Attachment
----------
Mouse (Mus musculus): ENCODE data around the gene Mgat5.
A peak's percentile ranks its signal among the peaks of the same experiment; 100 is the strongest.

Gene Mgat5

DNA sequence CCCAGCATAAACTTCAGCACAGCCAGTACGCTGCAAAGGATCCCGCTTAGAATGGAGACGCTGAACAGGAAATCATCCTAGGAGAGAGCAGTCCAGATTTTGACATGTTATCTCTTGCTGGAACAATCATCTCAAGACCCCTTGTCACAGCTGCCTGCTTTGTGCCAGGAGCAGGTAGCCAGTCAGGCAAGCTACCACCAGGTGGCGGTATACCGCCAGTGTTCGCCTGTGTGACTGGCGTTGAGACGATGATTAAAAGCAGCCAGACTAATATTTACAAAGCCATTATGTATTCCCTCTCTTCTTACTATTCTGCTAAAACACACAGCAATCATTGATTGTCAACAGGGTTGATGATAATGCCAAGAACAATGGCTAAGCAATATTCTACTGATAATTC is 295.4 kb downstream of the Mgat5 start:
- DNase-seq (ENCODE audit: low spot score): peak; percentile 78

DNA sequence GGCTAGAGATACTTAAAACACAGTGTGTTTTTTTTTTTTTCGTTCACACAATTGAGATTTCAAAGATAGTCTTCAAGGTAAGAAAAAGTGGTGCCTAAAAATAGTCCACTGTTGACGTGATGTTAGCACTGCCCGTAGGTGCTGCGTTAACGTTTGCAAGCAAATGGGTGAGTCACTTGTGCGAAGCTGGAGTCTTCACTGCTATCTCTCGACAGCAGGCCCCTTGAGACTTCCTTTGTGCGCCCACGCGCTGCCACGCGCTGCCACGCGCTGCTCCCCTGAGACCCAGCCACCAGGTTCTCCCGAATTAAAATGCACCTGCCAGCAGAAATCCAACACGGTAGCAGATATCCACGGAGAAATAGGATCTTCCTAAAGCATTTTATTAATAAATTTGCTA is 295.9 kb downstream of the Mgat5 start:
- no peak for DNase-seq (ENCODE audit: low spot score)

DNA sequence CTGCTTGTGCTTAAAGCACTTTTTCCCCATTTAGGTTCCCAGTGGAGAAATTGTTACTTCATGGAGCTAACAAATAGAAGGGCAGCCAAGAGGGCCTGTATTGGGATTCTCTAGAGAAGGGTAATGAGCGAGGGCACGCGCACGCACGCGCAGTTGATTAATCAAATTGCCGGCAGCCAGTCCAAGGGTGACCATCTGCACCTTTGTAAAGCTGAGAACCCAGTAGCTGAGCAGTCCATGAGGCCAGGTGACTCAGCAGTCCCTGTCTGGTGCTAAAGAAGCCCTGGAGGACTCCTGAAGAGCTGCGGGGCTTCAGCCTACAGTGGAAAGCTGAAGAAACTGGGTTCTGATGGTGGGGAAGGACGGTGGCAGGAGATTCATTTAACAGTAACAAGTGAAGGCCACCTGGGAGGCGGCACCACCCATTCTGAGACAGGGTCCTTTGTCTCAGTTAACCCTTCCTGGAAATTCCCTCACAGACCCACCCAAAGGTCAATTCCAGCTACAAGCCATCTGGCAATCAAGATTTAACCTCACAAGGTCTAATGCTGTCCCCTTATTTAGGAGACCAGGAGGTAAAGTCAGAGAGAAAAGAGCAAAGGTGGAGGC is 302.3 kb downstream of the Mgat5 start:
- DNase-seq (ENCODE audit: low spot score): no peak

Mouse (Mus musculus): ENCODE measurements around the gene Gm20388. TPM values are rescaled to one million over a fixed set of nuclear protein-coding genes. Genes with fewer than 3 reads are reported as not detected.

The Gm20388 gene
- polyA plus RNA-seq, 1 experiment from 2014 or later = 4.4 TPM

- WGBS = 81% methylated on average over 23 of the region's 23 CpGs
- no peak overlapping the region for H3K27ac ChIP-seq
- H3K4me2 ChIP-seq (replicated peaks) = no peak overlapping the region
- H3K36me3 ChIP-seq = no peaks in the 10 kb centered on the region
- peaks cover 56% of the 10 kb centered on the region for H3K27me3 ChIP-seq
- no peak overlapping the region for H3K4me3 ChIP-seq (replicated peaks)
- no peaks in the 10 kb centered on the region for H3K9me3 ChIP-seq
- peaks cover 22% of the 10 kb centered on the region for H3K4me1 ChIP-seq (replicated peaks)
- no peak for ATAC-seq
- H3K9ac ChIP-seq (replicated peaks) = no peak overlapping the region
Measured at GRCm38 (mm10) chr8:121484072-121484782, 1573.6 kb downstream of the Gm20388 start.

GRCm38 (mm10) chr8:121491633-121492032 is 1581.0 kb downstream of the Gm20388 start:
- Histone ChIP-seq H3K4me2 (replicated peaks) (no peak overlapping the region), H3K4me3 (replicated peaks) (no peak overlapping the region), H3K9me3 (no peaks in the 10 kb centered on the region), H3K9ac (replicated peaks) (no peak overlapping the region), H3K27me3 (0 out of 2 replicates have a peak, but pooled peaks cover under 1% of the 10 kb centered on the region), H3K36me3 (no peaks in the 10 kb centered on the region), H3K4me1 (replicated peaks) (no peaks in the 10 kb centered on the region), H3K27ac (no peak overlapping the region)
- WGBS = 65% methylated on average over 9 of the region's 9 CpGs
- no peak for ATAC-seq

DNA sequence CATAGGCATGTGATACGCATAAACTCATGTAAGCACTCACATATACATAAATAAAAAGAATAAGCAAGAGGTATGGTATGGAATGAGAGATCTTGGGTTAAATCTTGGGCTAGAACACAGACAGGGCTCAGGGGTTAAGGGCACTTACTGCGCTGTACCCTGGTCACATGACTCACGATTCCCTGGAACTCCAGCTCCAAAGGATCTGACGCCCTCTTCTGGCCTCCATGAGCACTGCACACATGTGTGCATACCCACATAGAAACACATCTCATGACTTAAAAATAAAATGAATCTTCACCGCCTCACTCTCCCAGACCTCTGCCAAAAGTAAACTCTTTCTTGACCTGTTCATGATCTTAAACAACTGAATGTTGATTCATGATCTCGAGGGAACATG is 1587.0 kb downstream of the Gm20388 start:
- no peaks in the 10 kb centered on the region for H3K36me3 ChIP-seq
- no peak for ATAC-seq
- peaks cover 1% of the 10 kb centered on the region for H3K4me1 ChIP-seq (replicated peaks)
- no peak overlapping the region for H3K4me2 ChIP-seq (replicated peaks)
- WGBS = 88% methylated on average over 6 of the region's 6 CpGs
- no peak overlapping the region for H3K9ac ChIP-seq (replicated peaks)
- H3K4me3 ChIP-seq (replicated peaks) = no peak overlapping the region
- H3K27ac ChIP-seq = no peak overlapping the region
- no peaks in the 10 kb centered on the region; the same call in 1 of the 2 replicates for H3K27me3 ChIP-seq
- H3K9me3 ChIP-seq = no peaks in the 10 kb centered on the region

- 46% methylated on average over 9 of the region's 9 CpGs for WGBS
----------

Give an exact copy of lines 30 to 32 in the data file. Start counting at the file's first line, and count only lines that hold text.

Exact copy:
- no peak for ATAC-seq
- peaks cover 1% of the 10 kb centered on the region for H3K4me1 ChIP-seq (replicated peaks)
- no peak overlapping the region for H3K4me2 ChIP-seq (replicated peaks)